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How to Remove Burn Stains From a Wood Floor

Candle wax, cigarette ashes or sparks from a fire can leave a nasty brown or black mark on your lovely wood floors. The damage may range from superficial burns that leave a mark on the surface, to more serious burns that sear through several layers of wood. If the burned area is larger than 1 inch, consult a professional before attempting to fix it. Otherwise, you might do more harm than good.

Fix and hide burn marks to preserve the beauty of your wood floor.
  1. Apply a few drops of ammonia to a damp cloth. Rub the cloth across the burn and wipe dry to remove minor surface burns. The ammonia removes burns because it has a slight abrasive action.
  2. Scrape deeper burns carefully with a razor blade. Scrape the wood at a slight angle, taking a small sliver of wood off at a time. Remove thin slivers until you see undamaged wood.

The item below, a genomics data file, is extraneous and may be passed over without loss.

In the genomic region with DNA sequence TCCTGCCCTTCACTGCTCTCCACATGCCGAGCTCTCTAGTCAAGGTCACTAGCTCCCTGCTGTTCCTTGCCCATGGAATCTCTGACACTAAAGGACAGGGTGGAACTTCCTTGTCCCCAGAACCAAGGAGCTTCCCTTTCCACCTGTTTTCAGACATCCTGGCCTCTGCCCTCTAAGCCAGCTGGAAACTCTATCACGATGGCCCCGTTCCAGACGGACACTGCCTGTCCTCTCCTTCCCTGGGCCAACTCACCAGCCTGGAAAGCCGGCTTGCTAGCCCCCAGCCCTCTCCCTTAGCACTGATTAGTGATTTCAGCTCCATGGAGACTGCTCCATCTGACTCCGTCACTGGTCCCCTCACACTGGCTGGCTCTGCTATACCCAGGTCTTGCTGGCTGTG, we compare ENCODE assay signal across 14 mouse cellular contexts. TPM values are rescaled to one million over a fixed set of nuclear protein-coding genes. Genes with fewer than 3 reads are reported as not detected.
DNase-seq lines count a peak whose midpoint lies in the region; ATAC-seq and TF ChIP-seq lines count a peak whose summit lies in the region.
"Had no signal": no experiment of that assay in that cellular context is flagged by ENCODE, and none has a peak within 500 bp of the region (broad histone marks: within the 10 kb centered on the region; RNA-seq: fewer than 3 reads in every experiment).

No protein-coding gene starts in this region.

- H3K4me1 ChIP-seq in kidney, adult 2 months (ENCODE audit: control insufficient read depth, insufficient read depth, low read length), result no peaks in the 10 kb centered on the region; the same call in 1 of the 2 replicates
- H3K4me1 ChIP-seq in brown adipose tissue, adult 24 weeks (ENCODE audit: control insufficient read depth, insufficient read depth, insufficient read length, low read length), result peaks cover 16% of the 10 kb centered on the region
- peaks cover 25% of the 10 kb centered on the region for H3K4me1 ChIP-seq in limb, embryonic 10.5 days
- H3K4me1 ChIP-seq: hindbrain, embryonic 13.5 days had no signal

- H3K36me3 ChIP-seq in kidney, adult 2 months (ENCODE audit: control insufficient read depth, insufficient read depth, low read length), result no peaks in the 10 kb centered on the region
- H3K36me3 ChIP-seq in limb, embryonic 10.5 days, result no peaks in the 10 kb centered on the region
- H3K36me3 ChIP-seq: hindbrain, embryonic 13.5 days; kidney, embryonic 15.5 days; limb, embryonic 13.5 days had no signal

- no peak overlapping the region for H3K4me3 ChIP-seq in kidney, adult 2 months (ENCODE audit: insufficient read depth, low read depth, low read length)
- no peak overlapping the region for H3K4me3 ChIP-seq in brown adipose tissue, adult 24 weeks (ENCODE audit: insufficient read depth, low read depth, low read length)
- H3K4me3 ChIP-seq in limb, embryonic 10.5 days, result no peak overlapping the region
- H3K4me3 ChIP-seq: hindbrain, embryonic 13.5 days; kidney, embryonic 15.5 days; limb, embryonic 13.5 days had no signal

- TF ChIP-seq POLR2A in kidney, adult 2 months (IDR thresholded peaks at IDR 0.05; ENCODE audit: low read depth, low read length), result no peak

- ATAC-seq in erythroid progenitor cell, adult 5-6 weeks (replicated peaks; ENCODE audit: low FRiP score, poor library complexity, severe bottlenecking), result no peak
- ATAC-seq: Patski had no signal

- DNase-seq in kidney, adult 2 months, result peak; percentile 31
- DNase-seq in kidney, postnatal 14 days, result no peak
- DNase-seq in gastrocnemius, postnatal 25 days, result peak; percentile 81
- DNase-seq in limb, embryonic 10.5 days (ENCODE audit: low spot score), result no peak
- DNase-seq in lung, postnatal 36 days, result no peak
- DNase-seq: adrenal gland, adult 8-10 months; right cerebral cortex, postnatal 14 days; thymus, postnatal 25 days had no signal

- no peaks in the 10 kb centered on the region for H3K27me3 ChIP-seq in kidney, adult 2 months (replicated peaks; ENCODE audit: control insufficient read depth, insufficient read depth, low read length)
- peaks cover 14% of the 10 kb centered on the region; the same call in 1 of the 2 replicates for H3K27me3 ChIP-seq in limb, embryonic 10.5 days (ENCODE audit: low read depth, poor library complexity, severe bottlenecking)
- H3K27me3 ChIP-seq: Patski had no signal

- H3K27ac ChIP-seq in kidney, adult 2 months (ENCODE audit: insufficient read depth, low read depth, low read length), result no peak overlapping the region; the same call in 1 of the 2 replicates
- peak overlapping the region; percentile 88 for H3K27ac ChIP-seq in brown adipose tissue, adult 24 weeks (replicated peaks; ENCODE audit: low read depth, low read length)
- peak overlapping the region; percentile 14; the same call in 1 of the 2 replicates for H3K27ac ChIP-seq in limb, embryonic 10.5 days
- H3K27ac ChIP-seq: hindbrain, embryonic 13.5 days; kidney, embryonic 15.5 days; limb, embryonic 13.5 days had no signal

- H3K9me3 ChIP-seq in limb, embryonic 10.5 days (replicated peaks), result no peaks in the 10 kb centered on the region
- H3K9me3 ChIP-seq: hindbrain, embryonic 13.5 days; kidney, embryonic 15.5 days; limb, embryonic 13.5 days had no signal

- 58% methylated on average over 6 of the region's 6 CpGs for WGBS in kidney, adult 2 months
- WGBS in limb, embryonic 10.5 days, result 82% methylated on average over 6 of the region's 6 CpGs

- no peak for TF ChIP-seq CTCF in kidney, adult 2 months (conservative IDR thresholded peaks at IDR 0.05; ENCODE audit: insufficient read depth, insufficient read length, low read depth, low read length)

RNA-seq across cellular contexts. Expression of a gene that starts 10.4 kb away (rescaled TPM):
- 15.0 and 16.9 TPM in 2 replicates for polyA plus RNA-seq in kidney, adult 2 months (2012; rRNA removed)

3. Dip a cotton swab in turpentine or denatured alcohol to bleach the wood slightly and remove any charred wood dust or debris. Sand the area lightly with a piece of fine sandpaper and allow it to dry.
  4. Heat a metal paint scraper over an electric range until the tip is hot to the touch. Dab a dime-size amount of stick shellac onto the scraper and allow it to soften. Hold it over the heat if necessary until it begins to melt.
  5. Fill the hole with the shellac stick. Clean the edge of the paint scraper and use it to scrape any excess shellac off the edges of the hole. Allow the shellac to harden slightly and sand the surface until it is smooth. Wipe lemon oil over it to blend it in with the surrounding wood floor.

Things You Will Need

  • Ammonia
  • Clean cloth
  • Razor blade
  • Denatured alcohol or turpentine
  • Cotton swab
  • Stick shellac
  • Paint scraper
  • Fine sandpaper
  • Lemon oil

Tip

  • Buy a shellac stick in a shade to match the hardwood floor.

About the Author

Julie Christensen is a food writer, caterer, and mom-chef. She's the creator of MarmaladeMom.org, dedicated to family fun and delicious food, and released a book titled "More Than Pot Roast: Fast, Fresh Slow Cooker Recipes."

Photo Credits

  • Jupiterimages/Creatas/Getty Images